SubjectsSubjects(version: 867)
Course, academic year 2019/2020
  
Principles of Economics I - JEB101
Title: Principles of Economics I
Guaranteed by: Institute of Economic Studies (23-IES)
Faculty: Faculty of Social Sciences
Actual: from 2019
Semester: winter
Points: 6
E-Credits: 6
Examination process: winter s.:
Hours per week, examination: winter s.:2/2 Ex [hours/week]
Capacity: 177 / 274 (177)
Min. number of students: unlimited
State of the course: taught
Language: English
Teaching methods: full-time
Additional information: http://ies.fsv.cuni.cz/en/syllab/JEB101
Note: course can be enrolled in outside the study plan
enabled for web enrollment
priority enrollment if the course is part of the study plan
Guarantor: doc. Petr Janský, M.Sc., Ph.D.
Teacher(s): Shahriyar Aliyev
Sarah Godar, M.A.
doc. Petr Janský, M.Sc., Ph.D.
Natalia Li, M.Sc.
Mgr. Tereza Palanská
Mgr. Marek Šedivý
Incompatibility : JEB003, JPB362
Interchangeability : JEB003
N//Is incompatible with: JEM163, JEB003, JPB362, JEB998
Z//Is interchangeable with: JEB003, JEM163
XP//In complex pre-requisite: JEB102
Files Comments Added by
download 190904_Syllabus_Principles_of_Economics.pdf Syllabus doc. Petr Janský, M.Sc., Ph.D.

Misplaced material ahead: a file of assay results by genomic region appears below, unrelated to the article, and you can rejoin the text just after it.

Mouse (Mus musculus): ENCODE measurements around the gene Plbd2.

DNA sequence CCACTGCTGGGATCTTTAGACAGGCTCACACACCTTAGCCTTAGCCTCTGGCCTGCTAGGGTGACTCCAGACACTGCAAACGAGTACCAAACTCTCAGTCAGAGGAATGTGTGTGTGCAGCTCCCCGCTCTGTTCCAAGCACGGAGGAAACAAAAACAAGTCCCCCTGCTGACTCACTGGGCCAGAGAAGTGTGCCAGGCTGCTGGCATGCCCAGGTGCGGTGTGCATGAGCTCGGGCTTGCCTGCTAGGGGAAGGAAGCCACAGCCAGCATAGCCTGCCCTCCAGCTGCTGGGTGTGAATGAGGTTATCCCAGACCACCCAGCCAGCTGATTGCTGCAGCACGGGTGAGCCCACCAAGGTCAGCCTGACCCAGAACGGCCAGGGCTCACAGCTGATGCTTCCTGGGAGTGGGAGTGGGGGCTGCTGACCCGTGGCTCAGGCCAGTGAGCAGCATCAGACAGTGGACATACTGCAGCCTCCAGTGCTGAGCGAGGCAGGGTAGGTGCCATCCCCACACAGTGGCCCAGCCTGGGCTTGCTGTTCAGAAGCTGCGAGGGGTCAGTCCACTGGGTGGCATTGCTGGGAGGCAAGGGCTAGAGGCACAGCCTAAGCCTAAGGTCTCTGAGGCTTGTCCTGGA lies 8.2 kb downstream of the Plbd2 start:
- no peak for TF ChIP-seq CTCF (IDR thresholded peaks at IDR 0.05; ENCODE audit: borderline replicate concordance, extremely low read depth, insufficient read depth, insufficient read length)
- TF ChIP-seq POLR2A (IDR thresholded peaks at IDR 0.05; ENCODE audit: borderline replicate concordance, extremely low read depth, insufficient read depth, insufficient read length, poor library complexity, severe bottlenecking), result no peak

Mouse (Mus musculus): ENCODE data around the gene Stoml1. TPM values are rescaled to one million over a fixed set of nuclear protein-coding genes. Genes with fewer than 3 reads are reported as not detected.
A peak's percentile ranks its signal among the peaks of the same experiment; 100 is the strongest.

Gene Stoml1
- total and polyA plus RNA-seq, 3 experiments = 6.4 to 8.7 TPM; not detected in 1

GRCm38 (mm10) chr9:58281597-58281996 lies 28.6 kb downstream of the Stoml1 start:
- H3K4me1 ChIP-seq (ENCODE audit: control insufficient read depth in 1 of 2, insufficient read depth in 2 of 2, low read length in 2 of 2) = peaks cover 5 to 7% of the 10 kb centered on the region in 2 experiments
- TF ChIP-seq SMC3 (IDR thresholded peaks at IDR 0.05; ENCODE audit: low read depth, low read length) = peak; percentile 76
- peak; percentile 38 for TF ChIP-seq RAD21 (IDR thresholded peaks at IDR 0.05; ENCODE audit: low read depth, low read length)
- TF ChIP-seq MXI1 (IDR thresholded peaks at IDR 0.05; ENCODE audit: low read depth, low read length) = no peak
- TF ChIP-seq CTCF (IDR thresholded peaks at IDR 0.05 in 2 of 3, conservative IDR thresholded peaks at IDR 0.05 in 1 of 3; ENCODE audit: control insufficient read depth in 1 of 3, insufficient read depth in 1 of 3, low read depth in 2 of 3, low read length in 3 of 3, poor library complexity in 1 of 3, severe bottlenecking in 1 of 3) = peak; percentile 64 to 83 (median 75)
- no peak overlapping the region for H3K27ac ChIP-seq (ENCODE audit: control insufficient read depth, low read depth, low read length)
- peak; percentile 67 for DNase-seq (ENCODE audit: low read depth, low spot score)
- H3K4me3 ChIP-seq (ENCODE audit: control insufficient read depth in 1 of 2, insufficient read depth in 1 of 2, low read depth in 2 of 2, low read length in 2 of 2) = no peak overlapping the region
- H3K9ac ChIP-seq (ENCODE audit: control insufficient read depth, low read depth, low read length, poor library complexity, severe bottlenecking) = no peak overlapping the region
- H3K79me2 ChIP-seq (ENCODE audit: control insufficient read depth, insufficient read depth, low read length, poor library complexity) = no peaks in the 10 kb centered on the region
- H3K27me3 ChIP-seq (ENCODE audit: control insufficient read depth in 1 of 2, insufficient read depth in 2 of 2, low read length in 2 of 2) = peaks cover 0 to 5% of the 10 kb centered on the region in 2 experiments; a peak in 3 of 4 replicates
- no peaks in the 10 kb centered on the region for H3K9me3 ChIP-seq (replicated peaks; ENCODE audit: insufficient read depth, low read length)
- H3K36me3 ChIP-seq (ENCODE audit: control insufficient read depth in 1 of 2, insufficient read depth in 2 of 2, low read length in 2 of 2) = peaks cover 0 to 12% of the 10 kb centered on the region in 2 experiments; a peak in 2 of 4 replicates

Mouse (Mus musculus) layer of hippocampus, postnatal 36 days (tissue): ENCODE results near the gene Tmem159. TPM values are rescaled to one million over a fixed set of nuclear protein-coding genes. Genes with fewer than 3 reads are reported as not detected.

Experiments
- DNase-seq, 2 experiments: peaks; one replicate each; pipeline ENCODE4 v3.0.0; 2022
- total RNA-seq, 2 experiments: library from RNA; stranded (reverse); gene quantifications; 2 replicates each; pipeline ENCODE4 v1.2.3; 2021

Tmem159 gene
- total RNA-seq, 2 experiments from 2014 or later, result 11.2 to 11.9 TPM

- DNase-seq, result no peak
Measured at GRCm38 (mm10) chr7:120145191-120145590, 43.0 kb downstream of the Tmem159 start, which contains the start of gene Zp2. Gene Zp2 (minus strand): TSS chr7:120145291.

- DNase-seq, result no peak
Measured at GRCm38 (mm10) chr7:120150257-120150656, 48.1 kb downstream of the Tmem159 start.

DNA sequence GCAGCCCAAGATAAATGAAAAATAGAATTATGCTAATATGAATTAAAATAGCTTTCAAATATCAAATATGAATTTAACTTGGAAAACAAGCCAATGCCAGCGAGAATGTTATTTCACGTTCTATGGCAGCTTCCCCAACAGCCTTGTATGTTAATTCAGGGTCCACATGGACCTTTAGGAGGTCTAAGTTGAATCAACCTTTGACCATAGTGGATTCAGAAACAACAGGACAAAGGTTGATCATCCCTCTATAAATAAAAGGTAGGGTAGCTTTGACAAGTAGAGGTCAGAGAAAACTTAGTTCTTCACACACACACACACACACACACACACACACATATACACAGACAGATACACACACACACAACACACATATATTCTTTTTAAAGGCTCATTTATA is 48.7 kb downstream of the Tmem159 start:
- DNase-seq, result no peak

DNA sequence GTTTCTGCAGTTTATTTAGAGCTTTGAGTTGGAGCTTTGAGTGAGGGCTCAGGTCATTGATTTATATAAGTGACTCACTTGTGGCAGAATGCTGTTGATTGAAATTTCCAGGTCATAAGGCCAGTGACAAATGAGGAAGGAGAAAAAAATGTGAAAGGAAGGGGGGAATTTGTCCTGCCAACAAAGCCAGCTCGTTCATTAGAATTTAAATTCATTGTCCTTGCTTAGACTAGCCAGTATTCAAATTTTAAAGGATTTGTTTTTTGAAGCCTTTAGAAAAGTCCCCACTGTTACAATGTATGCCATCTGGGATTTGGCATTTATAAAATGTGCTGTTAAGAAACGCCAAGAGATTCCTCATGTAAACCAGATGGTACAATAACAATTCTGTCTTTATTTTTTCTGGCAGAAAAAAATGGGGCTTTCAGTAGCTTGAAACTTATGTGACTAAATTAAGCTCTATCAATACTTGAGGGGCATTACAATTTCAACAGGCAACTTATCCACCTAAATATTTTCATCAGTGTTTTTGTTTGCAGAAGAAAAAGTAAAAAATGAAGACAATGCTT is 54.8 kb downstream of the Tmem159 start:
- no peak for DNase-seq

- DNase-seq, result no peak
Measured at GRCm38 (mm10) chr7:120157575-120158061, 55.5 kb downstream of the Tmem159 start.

Annotation -
Last update: doc. Petr Janský, M.Sc., Ph.D. (13.11.2019)
This course introduces economic thinking and basic principles of microeconomics to both economics and non-economics students.
Literature -
Last update: doc. Petr Janský, M.Sc., Ph.D. (13.11.2019)

Readings

The course follows the material that is present in almost identical form in either of the following two textbooks: Mankiw, N.G., Taylor, M.P.: Economics (the chapter numbers in the weekly schedule below relate to this textbook’s 3rd version) or Mankiw, N.G..: Principles of Economics. In addition to attending lectures and seminars, students are encouraged to read one of these textbooks. There are a number of copies of these textbooks available in the IES library (and some in the CERGE-EI library). The supporting web pages of this course include the webpage of the textbook, which has useful student hand-outs and other student resources. Also, there is a Czech-English dictionary specially designed for you by one graduate of the Principles course, Michal Spišiak. It includes a translation of every key word from the Principles textbook and you can access it at http://dictionary.fsv.cuni.cz.